THE CRUSH: Cane harvesters need to be careful when working near powerlines.
THE CRUSH: Cane harvesters need to be careful when working near powerlines. Mike Knott BUNHAR

Cane harvesters reminded to look up and live

THE number of electrical safety incidents associated with cane harvesting remains stubbornly high in the Bundaberg, Isis and Maryborough districts - a situation Ergon Energy wants to see reversed.

Acting customer service delivery manager for Fraser and Burnett Matt Aberdein said seven of the 24 electrical incidents during the crushing season in regional Queensland last year were recorded in the Wide Bay.

Mr Aberdein said this included five incidents involving cane harvesters and two from haul-out machinery.

"This result is very concerning because we are seeing the statistics heading in the wrong direction after recording only 11 incidents in total from 2007 to 2010 and then being incident-free in 2011," he said.

"In contrast, the past three years have produced eight, 10 and then seven electrical safety incidents.

"As this year's cane harvesting season gets into full swing, Ergon is again urging farmers and harvesting contractors to Look Up and Live and exercise extreme care when operating machinery near power lines.

"Many incidents involving farm vehicles and power lines can be avoided, even though the size of the equipment used during harvesting means the risk of contacting overhead powerlines can be high."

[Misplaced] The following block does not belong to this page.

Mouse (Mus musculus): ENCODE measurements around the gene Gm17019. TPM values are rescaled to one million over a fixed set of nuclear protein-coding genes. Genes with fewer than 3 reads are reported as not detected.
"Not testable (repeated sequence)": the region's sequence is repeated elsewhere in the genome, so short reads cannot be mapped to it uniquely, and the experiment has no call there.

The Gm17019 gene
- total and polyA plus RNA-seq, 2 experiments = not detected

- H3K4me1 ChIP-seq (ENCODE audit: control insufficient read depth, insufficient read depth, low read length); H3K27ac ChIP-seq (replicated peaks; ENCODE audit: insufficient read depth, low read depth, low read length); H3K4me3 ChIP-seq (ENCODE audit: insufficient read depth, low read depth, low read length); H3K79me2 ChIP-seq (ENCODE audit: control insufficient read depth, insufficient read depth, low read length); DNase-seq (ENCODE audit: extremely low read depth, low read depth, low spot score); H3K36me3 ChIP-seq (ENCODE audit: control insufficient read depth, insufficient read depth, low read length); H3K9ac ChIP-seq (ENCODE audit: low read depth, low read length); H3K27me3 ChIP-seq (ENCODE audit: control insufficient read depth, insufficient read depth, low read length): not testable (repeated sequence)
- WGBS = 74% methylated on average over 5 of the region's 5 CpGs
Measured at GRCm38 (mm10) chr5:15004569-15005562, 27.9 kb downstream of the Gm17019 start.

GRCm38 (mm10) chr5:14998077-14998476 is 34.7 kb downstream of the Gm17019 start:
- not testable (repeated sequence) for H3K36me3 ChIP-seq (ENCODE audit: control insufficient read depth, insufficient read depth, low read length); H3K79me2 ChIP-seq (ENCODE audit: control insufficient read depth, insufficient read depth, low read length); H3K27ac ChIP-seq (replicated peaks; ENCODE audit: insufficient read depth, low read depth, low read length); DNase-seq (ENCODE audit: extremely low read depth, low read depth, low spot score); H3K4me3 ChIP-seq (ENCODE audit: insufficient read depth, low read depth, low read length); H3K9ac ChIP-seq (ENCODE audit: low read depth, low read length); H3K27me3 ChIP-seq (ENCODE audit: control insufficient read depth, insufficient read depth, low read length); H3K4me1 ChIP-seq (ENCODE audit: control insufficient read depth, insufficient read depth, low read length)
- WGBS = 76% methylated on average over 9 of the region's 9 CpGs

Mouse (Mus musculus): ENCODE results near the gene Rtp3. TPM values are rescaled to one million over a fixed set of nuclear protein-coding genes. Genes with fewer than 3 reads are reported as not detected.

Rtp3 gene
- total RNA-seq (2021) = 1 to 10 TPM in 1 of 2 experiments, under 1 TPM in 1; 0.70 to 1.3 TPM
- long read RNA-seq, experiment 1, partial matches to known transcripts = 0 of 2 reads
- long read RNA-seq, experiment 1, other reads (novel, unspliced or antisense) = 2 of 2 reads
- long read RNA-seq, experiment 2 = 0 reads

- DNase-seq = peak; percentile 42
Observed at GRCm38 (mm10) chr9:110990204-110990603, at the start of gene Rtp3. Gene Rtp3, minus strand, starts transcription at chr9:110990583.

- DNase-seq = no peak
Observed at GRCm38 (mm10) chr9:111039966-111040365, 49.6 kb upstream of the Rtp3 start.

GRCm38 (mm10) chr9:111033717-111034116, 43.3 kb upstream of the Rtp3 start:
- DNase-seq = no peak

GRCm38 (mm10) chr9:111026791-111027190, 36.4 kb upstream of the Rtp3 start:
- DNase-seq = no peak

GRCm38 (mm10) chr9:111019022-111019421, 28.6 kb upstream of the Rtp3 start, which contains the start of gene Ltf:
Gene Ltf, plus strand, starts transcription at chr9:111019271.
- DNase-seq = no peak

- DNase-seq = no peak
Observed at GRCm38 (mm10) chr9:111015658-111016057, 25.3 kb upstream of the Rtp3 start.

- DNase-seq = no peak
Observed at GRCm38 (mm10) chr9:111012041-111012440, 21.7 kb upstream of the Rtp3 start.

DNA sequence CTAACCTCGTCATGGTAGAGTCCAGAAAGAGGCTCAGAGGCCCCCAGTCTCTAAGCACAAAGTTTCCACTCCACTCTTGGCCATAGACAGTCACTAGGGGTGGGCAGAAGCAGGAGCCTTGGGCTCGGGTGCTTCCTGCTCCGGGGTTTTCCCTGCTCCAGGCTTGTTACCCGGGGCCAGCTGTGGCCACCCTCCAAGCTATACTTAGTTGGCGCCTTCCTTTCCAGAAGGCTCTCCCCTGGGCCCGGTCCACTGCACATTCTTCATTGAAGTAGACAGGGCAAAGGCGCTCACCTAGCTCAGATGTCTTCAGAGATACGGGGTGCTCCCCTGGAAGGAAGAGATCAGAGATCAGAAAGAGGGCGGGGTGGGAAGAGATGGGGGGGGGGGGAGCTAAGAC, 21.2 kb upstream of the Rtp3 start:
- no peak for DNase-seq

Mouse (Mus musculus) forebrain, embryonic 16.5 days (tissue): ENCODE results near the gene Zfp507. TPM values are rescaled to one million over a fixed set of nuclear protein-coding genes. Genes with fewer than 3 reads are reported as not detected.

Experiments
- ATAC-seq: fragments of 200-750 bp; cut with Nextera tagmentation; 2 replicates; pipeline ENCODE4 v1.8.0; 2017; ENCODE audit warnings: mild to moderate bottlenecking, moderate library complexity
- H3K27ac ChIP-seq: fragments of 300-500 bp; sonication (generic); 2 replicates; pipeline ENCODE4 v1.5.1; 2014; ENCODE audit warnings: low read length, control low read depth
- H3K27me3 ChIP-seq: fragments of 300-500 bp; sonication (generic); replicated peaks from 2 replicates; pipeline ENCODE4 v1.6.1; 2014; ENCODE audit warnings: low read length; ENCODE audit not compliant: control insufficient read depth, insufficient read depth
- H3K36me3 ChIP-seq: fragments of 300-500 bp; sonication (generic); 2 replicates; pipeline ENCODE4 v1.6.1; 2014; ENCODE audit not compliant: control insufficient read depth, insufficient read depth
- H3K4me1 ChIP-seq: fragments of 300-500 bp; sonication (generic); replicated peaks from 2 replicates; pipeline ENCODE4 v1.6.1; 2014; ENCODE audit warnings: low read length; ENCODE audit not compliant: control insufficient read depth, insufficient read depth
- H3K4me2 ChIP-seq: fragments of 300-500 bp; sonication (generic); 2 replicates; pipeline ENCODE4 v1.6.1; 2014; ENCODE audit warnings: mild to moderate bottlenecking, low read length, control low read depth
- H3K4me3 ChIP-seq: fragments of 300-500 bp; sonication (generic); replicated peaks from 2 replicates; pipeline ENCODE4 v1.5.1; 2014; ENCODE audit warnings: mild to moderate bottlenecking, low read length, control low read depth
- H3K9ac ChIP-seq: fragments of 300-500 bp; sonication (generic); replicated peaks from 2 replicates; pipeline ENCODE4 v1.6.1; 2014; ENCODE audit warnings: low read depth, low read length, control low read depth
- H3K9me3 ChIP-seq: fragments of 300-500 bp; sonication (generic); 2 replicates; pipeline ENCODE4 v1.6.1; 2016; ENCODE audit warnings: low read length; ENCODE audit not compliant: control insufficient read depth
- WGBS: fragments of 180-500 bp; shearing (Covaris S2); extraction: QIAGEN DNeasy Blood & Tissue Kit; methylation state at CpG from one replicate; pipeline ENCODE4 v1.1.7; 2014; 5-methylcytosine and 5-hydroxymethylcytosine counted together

Mr Aberdein advised farmers and harvesters to:

  • Think through the task and identify all electrical hazards
  • Assess the risks
  • Establish and introduce control measures
  • Clear around power poles and pole stay wires during daylight only
  • Do the job safely and have a safety observer on hand
  • Look out for your mates

"Keeping a safe distance between machinery and powerlines is even more vital in the case of high voltage lines, as operators don't need to come into contact with them to be at risk of electric shock," he said.

"Electricity can arc - or jump - if conductive material comes close enough and that's why it's vital to stay well away."

Safety laws make it illegal to operate machinery such as cane harvesters, haul-out vehicles, cranes and excavators within three metres of powerlines unless operators are authorised.

Training was available to enable individuals to work within the three-metre exclusion zone, he said.

Ergon continues to work closely with the sugar cane industry and other agricultural sectors.

"Our safety advisors continue to educate and work closely with the industry to try to reduce the number of electrical accidents in our cane growing areas," he said

To coincide with the start of the harvest, Ergon Energy has renewed its Look Up and Live campaign encouraging safe and legal work practices near power lines.

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